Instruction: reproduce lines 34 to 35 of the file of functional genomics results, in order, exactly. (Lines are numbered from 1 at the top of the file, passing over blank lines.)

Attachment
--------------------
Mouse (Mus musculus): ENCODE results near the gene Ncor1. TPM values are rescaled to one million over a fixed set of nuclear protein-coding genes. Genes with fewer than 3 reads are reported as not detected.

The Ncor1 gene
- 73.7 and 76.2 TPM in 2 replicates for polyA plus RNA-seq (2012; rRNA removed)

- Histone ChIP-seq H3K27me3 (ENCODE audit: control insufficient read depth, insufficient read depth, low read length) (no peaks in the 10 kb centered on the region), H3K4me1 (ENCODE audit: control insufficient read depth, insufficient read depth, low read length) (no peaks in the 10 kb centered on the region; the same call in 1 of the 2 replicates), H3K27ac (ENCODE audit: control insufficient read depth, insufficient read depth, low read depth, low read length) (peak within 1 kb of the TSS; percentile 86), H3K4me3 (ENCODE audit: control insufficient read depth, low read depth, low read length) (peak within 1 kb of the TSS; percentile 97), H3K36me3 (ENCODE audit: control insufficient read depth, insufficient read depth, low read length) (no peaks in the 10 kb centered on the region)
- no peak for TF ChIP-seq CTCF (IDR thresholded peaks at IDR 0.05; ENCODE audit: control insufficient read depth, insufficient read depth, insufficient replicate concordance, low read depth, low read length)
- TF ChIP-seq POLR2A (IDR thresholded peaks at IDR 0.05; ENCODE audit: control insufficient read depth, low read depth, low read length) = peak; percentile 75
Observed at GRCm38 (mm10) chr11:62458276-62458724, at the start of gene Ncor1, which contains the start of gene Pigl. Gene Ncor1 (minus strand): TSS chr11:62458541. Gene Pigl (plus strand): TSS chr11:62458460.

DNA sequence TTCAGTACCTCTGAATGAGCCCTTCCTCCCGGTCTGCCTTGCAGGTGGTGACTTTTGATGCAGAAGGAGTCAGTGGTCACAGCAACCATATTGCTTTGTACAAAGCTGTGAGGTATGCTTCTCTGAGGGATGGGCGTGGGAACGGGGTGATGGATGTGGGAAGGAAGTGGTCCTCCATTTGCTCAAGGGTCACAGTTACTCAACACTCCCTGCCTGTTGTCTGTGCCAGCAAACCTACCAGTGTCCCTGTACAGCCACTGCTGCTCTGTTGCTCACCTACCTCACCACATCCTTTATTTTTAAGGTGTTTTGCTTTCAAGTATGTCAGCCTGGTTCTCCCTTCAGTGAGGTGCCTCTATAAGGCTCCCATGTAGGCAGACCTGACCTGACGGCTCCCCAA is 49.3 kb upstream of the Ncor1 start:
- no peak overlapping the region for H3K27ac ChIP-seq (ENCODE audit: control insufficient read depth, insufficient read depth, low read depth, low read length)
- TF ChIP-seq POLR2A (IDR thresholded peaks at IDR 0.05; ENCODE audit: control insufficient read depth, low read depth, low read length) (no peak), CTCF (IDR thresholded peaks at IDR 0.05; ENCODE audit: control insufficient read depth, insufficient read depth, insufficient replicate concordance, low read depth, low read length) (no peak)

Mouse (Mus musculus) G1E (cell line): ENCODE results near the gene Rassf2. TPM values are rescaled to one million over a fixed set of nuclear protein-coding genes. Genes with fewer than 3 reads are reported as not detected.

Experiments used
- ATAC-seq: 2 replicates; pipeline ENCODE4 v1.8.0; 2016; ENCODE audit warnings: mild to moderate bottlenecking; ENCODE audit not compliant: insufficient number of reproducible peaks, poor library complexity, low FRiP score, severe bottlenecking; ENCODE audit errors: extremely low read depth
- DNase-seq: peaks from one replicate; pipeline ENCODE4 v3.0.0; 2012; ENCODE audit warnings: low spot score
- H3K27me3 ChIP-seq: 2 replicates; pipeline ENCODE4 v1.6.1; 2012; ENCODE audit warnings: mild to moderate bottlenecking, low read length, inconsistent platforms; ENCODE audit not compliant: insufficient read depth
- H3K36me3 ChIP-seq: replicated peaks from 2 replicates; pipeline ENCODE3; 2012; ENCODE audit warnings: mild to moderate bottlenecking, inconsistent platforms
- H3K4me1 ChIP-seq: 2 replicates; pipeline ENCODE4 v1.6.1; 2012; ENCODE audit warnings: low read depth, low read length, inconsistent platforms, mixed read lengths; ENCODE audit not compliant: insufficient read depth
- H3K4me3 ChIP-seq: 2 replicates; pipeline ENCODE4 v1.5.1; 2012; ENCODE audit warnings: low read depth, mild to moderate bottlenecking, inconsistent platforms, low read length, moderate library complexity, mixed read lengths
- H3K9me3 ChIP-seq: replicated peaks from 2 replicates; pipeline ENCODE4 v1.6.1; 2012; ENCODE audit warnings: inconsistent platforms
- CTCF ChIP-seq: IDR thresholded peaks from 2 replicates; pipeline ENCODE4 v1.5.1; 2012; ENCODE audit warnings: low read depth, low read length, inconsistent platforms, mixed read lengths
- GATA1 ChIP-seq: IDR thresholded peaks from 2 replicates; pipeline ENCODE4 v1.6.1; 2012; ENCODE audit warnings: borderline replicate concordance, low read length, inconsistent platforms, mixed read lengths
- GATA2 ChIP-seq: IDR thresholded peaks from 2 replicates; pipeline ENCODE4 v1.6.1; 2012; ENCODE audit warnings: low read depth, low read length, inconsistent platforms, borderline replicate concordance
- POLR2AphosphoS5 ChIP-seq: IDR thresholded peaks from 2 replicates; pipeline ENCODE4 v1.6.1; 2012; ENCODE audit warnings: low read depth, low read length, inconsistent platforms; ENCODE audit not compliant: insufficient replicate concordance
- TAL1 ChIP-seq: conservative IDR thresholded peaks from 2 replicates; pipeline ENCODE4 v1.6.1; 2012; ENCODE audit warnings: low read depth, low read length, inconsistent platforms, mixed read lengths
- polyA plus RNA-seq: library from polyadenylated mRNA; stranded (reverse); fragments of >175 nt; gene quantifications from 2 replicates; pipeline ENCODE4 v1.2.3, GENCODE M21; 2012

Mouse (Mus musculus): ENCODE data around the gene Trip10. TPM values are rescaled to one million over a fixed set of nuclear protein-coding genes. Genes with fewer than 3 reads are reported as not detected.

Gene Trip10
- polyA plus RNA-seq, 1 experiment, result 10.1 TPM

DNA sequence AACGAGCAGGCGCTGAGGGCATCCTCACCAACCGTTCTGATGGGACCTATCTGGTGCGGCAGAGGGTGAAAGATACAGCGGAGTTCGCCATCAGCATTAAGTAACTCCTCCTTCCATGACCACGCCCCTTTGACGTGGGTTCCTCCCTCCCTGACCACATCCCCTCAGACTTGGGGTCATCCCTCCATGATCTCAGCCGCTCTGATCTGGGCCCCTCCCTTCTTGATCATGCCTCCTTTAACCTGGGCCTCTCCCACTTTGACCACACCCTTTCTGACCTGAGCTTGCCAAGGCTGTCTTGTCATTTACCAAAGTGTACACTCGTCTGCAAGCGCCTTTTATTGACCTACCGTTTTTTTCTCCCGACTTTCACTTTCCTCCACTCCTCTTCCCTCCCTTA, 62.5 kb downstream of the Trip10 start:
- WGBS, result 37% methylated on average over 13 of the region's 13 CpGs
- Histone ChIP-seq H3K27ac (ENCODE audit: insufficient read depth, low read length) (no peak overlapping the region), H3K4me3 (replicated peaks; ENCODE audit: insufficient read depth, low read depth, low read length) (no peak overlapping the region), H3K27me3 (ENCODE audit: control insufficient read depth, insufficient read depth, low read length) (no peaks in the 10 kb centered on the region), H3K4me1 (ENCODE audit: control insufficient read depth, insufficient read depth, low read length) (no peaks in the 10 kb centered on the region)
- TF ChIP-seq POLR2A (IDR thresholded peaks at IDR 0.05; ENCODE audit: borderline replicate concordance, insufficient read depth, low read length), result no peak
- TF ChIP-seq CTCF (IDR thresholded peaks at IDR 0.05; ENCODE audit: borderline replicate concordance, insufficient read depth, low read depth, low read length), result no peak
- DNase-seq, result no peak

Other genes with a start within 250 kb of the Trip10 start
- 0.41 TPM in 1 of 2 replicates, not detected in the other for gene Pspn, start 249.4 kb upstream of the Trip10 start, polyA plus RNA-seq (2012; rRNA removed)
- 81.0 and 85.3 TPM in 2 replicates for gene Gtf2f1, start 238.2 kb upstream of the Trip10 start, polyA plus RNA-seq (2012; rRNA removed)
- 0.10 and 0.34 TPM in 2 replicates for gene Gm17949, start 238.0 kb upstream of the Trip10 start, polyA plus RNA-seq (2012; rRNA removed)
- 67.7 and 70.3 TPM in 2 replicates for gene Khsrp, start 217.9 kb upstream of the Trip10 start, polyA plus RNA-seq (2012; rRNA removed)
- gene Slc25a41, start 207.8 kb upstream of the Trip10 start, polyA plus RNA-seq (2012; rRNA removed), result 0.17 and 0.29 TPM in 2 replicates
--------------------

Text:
- DNase-seq, result no peak

Other genes with a start within 250 kb of the Trip10 start